The Nautilus Institute

Northeast Asia Peace and Security Network
For Friday, September 12, 1997, from Berkeley, California, USA

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In today's Report:

I. United States

II. Republic of Korea

I. United States

1. DPRK Food Production Crisis

Reuters ("UN "SERIOUSLY ALARMED" ABOUT N.KOREA CROP," Rome, 9/12/97) reported that the UN's Food and Agriculture Organization (FAO) and World Food Program (WFP) said Friday in a joint statement that drought and a tidal wave have eliminated the faint hope that the DPRK might be able to increase food production this year. The agencies said that the latest natural disasters, which followed two years of devastating floods, would almost certainly reduce the 1998 harvest, and FAO economist Ajay Markanday told a news conference that early estimates suggested next year's food output would be even lower than in the flood years. "Guarded optimism expressed earlier for some recovery in food production this year is now replaced by very serious alarm at food security prospects for the coming months and year ahead," the statement said. "As the general health of the population has now already been highly weakened by the shortage of adequate food ... the anticipated shortfall this year is likely to have far-reaching implications that go beyond the devastation of 1995 and 1996," it said. FAO and WFP representatives plan to visit the DPRK next month to conduct a full assessment of this year's harvest.

2. PRC Nuclear Exports

The Associated Press ("CHINA ISSUES NEW NUKE EXPORT RULES," Beijing, 9/11/97) and Reuters ("CHINA INSISTS NUCLEAR EXPORTS PEACEFUL," Beijing, 9/11/97) reported that the PRC's official Xinhua news agency said Thursday that the PRC has issued new rules to restrict exports of nuclear weapons and technology, pledging not to transfer the dangerous materials to countries opposing international safeguards. The regulations, if deemed strict enough, would counter US criticism of suspected PRC nuclear exports to Pakistan and Iran and improve the atmosphere for President Jiang Zemin's Washington summit next month with President Bill Clinton, and would also meet a key US condition for ending a ban on US companies building nuclear power plants in the PRC. Premier Li Peng approved the regulations Thursday on behalf of the State Council, Xinhua said. "The government prohibits providing help to nuclear facilities not subject to the supervision of international atomic agencies and will not provide exports, personnel, technical exchange or cooperation to those facilities," Xinhua reported the rules to read. The rules were issued "to strengthen controls on nuclear exports and to safeguard the security of the nation and public interests and to promote international cooperation in the peaceful use of nuclear energy," Xinhua said. US Embassy officials could not immediately be reached for comment. Diplomats and academics in recent weeks had expressed belief that the PRC was unlikely to have regulations ready by the late October summit, and the US Arms Control and Disarmament Agency told the US Congress last month it was uncertain whether the PRC was abiding by a pledge not to provide technology to suspect Pakistani facilities.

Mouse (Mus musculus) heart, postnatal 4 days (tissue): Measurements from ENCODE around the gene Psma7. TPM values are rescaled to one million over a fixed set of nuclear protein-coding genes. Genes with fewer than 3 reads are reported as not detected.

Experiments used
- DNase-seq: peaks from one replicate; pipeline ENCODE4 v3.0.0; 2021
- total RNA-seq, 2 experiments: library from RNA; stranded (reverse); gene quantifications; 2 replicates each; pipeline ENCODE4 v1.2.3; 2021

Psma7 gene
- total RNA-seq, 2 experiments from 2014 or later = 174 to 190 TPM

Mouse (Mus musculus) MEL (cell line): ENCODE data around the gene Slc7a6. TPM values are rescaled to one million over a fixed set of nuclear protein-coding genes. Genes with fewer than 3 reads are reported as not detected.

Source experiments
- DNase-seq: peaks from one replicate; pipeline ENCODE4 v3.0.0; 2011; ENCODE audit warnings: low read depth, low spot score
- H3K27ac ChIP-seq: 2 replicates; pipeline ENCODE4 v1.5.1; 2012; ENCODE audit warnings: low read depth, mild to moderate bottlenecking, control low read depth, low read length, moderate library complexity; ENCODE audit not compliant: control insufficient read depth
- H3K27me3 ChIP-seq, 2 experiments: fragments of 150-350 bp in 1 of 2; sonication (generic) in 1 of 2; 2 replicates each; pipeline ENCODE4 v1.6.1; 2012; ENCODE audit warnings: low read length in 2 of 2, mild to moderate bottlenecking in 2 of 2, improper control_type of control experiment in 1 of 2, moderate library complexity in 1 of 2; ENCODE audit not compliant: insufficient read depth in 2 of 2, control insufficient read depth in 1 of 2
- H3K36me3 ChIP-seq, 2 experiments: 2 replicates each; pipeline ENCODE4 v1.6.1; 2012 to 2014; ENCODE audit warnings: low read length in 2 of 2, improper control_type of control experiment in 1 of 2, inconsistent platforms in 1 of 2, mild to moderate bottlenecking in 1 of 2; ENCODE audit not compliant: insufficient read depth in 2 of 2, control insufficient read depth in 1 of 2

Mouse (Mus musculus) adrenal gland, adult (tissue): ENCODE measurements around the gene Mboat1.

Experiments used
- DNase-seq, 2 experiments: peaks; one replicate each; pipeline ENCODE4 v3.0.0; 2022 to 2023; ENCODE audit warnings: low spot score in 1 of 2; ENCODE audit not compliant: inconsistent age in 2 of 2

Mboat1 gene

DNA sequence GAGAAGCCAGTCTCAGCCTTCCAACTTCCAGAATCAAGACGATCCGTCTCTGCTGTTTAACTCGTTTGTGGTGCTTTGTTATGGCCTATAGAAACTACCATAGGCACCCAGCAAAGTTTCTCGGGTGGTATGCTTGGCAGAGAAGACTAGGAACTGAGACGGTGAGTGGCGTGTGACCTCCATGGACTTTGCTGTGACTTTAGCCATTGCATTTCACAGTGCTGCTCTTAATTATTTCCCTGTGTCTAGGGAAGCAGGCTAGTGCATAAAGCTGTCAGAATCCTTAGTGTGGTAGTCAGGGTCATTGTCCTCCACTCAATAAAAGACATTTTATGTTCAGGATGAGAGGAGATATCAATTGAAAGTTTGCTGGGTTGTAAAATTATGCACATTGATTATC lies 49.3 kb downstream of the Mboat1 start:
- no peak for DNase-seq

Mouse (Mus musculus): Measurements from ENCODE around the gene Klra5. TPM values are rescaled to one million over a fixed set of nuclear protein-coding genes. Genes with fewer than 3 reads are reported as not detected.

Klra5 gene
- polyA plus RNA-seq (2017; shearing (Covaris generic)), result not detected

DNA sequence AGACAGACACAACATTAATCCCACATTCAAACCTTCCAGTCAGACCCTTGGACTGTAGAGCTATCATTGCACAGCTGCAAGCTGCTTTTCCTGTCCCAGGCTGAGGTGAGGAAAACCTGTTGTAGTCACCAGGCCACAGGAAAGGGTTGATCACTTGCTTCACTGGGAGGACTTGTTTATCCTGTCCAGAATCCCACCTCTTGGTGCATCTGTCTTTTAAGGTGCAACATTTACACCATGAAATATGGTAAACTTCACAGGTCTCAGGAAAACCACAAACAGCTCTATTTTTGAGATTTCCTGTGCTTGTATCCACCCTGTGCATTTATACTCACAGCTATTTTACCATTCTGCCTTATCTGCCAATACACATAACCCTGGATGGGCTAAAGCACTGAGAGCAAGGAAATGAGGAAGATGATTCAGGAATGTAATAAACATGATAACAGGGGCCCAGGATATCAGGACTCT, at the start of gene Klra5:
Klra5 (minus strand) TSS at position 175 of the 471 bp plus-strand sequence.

3. US Congressional Support of Landmine Ban

The AP-Dow Jones News Service ("BILL TO BAN LAND MINES INTRODUCED IN U.S. HOUSE," Washington, 9/11/97) reported that on Thursday members of the US House of Representatives introduced a bill that would ban US use of anti-personnel land mines, including so-called smart mines, and set a time limit on deployment of landmines on the Korean peninsula. The bill has over 130 co-sponsors and bipartisan support. "It is essential that the US send a clear message that land mines have lost their military necessity and extract a horrible toll on humanity," said Rep. Jack Quinn (R-N.Y.), who introduced the measure along with Rep. Lane Evans (D-Ill). In June, Senators Patrick Leahy (D-Vt.) and Chuck Hagel (R-Neb.) introduced a virtually identical version of the bill in the Senate, co-sponsored by 58 colleagues. The legislation conflicts with the position of the Clinton administration, which supports a landmine ban in principle but is seeking exemptions for smart mines, which eventually self-destruct, and for minefields along the Demilitarized Zone dividing the Korean peninsula. The international conference under way in Oslo, Norway, is expected to end September 19 with a treaty banning all anti-personnel mines.

4. Analysis of US-Japan Defense Alliance